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An anti-drag law under litigation is impacting Pride planning in Tennessee

AILSA CHANG, HOST:

We go to Tennessee, one of a few states that passed measures this year restricting drag performances. Tennessee's law is currently under litigation with a decision expected soon. But it's awkward timing for festival organizers in the state who are planning events for Pride Month, which kicks off tomorrow. Marianna Bacallao of WPLN has more.

MARIANNA BACALLAO, BYLINE: On a dark stage, drag queen Phyllis Feathers tells the audience an unusual fairy tale.

(SOUNDBITE OF ARCHIVED RECORDING)

PHYLLIS FEATHERS: Once upon a time in the land of Tennessee, an evil spell was cast called Senate Bill No. 3.

BACALLAO: Senate Bill 3 has been called a drag ban, but drag isn't mentioned anywhere in the law itself. As written, it prohibits, quote, "adult cabaret" and refers to drag performers as male or female impersonators. Tennessee's drag restrictions were set to go in effect April 1. That was going to make Phyllis Feathers' performance difficult. She's a member of Friends of George's, an LGBTQ theatre nonprofit that performs for all ages and the plaintiffs in the case against the state's anti-drag law. A judge temporarily blocked the law, or she wouldn't have been able to do performances like the one in this video.

(SOUNDBITE OF ARCHIVED RECORDING)

FEATHERS: Never mind that Shakespeare created this whole darn mess. It's ghastly to see a woman in pants or a man in a fabulous dress.

BACALLAO: But the judge is expected to give a final ruling in the case in early June. That's left pride organizations across Tennessee in uncertain territory. Mac Huffington, president of Nashville Pride, has been a part of the organization for longer than she wants to say on record. And this is the first pride where she had to plan without a pillar of the celebration.

MAC HUFFINGTON: Because the law was written, you know, so vaguely that we just needed to make sure that we were going to be presenting a legal, you know, festival.

BACALLAO: That vagueness is exactly what makes the law so dangerous, says Melissa Stewart. Her civil rights firm is representing Friends of George's in challenging the law. She says it leaves enforcement up to individual police officers. But even if the case is thrown out...

MELISSA STEWART: The harm is already done. I mean, you put anyone in Shelby County jail in full drag, and I am not going to guarantee that they come out alive.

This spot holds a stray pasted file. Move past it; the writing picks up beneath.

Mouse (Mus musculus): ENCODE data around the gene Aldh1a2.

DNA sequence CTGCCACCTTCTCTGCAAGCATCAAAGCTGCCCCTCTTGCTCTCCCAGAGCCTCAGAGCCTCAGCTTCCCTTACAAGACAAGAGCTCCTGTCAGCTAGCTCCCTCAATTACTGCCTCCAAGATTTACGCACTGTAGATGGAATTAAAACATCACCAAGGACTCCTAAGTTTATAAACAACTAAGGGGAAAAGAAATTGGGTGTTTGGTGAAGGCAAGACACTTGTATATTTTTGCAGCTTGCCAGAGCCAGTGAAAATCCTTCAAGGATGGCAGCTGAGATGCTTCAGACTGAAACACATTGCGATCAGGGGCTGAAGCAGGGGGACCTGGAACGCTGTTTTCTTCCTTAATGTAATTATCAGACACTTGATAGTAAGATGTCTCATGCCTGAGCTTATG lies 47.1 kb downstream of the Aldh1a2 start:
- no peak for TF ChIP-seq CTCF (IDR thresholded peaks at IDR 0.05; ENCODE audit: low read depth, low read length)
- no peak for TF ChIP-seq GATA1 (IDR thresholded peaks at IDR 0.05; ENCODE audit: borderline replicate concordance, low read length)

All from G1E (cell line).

BACALLAO: Stewart says that law enforcement historically doesn't have a great track record with the LGBTQ community.

STEWART: Surveillance and raids and arrests - that is the history of queer rights, and this law seeks to set that movement back 60 years.

BACALLAO: The fear is palpable in the state's queer spaces leading up to Pride. Metal detectors have popped up outside Nashville's LGBTQ events. Micah Winter, a drag queen with Friends of George's, says they had to increase security before their Drag Rocks event.

MICAH WINTER: There is a legitimate new fear, and it's not about litigation. It's about physical harm.

BACALLAO: But despite the danger, Winter will still be performing at Memphis Pride this year.

VANESSA RODLEY: I know we're all afraid, and we're all scared to be out there. But we need to be present, and we need to be visible just for that.

BACALLAO: That's Vanessa Rodley, the president of Memphis Pride. She says it's been hard to recruit drag performers and secure sponsors.

RODLEY: And without the funds, you - how can you provide the security or the safe space you need to, right? So it's become a huge obstacle this year and a struggle where we never struggle.

BACALLAO: The drag queens are not going out without a fight. Here's Phyllis Feathers again on the stage at Friends of George's.

(SOUNDBITE OF ARCHIVED RECORDING)

FEATHERS: It makes me mad. You know how mad it makes me? It makes me mad as hell.

(CHEERING)

BACALLAO: For NPR News, I'm Marianna Bacallao. Transcript provided by NPR, Copyright NPR.

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